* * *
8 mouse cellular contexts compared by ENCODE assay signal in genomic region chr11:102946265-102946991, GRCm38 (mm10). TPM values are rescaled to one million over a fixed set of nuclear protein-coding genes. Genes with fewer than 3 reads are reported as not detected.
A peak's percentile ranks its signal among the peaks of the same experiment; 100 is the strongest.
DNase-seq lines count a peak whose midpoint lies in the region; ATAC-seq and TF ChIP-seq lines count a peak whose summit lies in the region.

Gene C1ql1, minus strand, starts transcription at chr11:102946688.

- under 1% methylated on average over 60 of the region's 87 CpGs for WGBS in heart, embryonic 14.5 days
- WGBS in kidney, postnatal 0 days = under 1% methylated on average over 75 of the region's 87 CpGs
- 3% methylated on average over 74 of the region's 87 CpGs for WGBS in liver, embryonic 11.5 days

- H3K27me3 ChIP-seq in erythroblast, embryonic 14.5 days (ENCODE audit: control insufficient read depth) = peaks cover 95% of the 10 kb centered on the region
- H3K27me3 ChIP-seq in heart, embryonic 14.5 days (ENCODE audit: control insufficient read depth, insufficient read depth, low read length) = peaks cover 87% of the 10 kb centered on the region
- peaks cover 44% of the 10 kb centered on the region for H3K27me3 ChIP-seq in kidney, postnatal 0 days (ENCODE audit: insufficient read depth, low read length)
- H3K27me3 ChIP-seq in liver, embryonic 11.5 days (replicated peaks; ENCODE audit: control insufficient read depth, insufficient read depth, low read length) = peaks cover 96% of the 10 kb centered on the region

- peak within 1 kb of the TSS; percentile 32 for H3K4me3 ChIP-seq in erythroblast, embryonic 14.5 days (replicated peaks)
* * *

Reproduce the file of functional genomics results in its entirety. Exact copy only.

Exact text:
8 mouse cellular contexts compared by ENCODE assay signal in genomic region chr11:102946265-102946991, GRCm38 (mm10). TPM values are rescaled to one million over a fixed set of nuclear protein-coding genes. Genes with fewer than 3 reads are reported as not detected.
A peak's percentile ranks its signal among the peaks of the same experiment; 100 is the strongest.
DNase-seq lines count a peak whose midpoint lies in the region; ATAC-seq and TF ChIP-seq lines count a peak whose summit lies in the region.

Gene C1ql1, minus strand, starts transcription at chr11:102946688.

- under 1% methylated on average over 60 of the region's 87 CpGs for WGBS in heart, embryonic 14.5 days
- WGBS in kidney, postnatal 0 days = under 1% methylated on average over 75 of the region's 87 CpGs
- 3% methylated on average over 74 of the region's 87 CpGs for WGBS in liver, embryonic 11.5 days

- H3K27me3 ChIP-seq in erythroblast, embryonic 14.5 days (ENCODE audit: control insufficient read depth) = peaks cover 95% of the 10 kb centered on the region
- H3K27me3 ChIP-seq in heart, embryonic 14.5 days (ENCODE audit: control insufficient read depth, insufficient read depth, low read length) = peaks cover 87% of the 10 kb centered on the region
- peaks cover 44% of the 10 kb centered on the region for H3K27me3 ChIP-seq in kidney, postnatal 0 days (ENCODE audit: insufficient read depth, low read length)
- H3K27me3 ChIP-seq in liver, embryonic 11.5 days (replicated peaks; ENCODE audit: control insufficient read depth, insufficient read depth, low read length) = peaks cover 96% of the 10 kb centered on the region

- peak within 1 kb of the TSS; percentile 32 for H3K4me3 ChIP-seq in erythroblast, embryonic 14.5 days (replicated peaks)